16 August 2015
by Guy Rundle
The political caste playing student politics in Canberra
we have reached the point where all the key roles in both chambers are occupied by former student politicians. These are people who have had almost no job but politics
When Tony Smith was mock-dragged to the speaker’s chair this week, there was, across the country, a mix of emotions. The slow single-engine stall crash to earth of Bronwyn Bishop had been so delicious, so deserved and so protracted that the only people glad to see it end were the country’s cartoonists, who were by now utterly out of ideas. Bishop’s Imelda Marcos act had been of a piece with her management of the house of representatives, a chamber intended to be the free assembly of elected representatives. By continuing to attend party meetings, and treating the opposition as there on sufferance, she – with the eager assistance of the prime minister and Christopher Pyne – turned it into a star chamber. Her replacement by the more, well, liberal Tony Smith, who guaranteed to stay out of the party room and rule more fairly, was thus greeted with relief.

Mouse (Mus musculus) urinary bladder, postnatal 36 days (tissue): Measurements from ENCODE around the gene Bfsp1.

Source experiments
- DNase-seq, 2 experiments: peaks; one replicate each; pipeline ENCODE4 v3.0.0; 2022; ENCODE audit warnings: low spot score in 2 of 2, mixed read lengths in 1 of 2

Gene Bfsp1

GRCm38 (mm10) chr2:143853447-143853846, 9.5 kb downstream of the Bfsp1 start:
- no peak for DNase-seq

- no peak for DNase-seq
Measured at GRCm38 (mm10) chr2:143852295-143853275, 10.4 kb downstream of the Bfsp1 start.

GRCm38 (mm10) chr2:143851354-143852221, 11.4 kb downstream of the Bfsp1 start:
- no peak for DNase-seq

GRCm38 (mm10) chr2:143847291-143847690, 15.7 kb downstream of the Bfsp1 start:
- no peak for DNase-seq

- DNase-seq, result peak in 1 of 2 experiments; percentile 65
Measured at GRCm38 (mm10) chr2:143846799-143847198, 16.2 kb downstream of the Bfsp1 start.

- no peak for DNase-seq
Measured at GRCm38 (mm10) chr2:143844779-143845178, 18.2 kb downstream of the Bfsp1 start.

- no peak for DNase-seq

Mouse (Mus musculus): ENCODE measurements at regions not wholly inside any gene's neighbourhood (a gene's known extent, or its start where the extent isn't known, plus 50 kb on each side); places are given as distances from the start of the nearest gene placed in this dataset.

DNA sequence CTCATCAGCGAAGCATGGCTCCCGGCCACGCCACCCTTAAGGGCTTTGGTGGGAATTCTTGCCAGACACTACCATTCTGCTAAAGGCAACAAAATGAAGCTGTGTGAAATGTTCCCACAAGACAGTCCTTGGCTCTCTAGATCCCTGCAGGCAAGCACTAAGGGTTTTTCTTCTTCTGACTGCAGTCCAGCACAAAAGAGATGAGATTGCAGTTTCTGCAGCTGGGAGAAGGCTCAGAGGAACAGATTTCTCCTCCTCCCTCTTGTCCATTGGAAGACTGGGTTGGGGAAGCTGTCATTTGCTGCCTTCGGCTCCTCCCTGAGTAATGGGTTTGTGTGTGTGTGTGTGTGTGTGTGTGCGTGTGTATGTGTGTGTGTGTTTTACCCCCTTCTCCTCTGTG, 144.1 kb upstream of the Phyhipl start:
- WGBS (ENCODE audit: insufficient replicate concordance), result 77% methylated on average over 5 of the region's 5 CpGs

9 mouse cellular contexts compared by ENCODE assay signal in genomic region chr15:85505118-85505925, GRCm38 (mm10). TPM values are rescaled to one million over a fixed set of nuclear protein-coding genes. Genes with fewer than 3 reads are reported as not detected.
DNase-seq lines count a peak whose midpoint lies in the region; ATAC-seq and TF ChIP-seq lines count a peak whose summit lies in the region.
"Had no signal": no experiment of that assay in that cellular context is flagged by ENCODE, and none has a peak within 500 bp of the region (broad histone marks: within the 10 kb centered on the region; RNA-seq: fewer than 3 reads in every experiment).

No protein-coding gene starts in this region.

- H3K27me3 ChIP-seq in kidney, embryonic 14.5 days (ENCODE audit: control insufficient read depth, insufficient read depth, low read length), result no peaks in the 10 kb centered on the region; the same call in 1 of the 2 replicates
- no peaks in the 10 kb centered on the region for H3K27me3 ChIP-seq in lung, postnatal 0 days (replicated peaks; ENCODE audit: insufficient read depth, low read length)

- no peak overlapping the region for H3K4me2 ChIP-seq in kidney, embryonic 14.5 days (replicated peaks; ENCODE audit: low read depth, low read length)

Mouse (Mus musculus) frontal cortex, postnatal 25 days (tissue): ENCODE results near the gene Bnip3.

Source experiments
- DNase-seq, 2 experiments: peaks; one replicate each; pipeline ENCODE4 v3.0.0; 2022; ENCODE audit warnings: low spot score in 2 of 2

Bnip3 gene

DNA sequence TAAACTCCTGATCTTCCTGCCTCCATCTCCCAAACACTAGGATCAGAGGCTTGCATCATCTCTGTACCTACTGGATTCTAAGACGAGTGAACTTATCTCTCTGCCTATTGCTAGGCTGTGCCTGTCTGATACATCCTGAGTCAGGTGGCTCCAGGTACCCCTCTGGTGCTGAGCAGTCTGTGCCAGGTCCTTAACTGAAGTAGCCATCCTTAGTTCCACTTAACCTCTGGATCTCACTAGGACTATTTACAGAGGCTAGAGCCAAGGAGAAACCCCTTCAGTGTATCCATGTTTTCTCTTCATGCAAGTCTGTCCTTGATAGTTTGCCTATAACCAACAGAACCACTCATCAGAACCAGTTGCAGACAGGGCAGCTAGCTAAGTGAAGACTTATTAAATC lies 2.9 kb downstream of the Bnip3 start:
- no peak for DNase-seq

Fair enough – we want parliament to work, at a basic level, which it hasn’t – but it marked another, more disconcerting shift. With the appointment of Smith – who was Melbourne University Liberal Club president in the 1980s, before being hired as press secretary and eerie doppelganger to Peter Costello – we have reached the point where all the key roles in both chambers are occupied by former student politicians. These are people who have had almost no job but politics, who went from university scuffles into back offices and then onto government or opposition benches.